In 1960, Russell Kirk unleashed “The Conservative Mind,” a multi-century review of conservative thought, solidifying the conception that conservatism is an intellectual ideology, founded in fact, grounded on historical experience, and constructed with logic. Conservatism is argued, but hardly arguable, since it is eminently rational.
Nevertheless, many Americans resisted its dogma, clinging to a lifestyle that embraces emotion, compassion and a view of government as “what we do together.”
Today, the divide between conservatives and liberals seems broader than ever, but, at least anecdotally, when folks switch sides, they tend to move from the Left to the Right, rather than the other way. The birth of social media has been a boon to distribution of conservative ideas, but it comes with a wicked backhand — too often delivered to the cheek of a liberal rival.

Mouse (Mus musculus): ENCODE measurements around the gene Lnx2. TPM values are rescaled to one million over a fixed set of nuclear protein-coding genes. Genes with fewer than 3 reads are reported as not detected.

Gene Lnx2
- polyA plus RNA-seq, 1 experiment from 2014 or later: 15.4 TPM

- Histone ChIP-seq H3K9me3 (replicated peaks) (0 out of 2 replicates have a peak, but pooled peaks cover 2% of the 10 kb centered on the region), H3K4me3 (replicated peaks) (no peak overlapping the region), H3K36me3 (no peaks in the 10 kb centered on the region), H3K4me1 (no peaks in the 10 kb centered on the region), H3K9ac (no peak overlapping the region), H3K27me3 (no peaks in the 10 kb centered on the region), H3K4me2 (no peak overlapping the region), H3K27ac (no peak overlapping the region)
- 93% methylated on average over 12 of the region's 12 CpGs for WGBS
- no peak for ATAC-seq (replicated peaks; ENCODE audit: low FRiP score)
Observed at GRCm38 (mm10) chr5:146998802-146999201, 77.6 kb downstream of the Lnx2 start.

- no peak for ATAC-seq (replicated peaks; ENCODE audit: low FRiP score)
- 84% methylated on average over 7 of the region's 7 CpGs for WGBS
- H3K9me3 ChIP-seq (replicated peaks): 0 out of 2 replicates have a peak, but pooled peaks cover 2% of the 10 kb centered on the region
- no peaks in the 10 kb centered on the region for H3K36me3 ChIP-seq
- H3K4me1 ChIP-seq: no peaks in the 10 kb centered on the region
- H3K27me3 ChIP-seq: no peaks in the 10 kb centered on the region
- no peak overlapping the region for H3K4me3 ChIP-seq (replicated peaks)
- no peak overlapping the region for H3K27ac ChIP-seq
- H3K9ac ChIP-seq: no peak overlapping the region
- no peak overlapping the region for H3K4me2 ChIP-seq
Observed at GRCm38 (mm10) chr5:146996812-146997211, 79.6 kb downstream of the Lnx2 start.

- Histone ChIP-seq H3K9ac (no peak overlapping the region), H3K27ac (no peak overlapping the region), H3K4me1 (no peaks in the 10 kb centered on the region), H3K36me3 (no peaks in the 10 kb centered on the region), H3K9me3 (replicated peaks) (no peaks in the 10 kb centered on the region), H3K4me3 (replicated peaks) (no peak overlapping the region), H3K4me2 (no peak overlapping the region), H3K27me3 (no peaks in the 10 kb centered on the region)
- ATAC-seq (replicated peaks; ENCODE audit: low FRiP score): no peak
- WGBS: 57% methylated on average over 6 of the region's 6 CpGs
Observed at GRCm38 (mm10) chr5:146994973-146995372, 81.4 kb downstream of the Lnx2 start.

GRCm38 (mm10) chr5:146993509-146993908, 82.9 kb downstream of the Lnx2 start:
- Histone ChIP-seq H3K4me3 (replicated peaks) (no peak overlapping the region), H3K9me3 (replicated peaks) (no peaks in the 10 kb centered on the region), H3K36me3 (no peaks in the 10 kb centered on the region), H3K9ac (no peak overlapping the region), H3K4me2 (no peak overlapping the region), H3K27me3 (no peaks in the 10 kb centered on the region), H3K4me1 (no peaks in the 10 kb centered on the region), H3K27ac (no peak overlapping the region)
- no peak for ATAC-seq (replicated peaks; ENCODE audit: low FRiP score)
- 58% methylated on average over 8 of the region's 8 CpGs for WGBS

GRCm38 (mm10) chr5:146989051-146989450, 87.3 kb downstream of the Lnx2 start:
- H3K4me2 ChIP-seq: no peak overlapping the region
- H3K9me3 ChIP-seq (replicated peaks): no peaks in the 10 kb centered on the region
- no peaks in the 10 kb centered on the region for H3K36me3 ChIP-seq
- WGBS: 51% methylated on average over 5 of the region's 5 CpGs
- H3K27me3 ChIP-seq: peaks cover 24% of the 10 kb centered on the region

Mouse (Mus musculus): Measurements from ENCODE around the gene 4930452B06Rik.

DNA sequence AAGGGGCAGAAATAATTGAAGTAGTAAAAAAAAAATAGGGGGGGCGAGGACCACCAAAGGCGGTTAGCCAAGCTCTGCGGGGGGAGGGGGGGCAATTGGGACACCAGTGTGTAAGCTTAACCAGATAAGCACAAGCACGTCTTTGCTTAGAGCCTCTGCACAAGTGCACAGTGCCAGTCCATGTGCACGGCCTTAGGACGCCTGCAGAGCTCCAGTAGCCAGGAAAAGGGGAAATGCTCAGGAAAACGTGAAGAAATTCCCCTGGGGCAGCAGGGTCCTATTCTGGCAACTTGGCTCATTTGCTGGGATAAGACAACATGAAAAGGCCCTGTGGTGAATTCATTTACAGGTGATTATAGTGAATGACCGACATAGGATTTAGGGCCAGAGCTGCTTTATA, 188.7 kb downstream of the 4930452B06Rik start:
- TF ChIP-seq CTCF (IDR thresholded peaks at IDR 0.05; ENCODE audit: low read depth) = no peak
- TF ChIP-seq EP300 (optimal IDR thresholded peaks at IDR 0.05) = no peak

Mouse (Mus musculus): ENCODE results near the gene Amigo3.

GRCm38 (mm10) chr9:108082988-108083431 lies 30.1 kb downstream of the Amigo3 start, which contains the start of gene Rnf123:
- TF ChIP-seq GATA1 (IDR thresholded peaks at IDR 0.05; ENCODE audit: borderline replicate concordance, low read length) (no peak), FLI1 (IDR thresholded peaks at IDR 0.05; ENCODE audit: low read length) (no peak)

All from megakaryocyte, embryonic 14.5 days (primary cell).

Arthur Brooks, perhaps gallantly, suggests that liberals are not our rivals, but rather embryonic conservatives in need of nurture. His new book, The Conservative Heart, offers a debate manual, not for crushing our enemies and driving them from the field, but for winning hearts and minds.
Brooks sat down for an interview with me recently at RedState Gathering in Atlanta, where he said several counterintuitive things about how to “win” the debate. If you find yourself rebelling against, or even ridiculing, Brooks’ thesis, consider that his objective is not to make conservatism something it’s not, nor to masquerade as someone you’re not, but rather to reflect the ideology as it truly is, to win a hearing for your ideas, and ultimately to win the “battle.”
The Conservative Heart lays out a vision for a better world, and equips us all to lead others to it.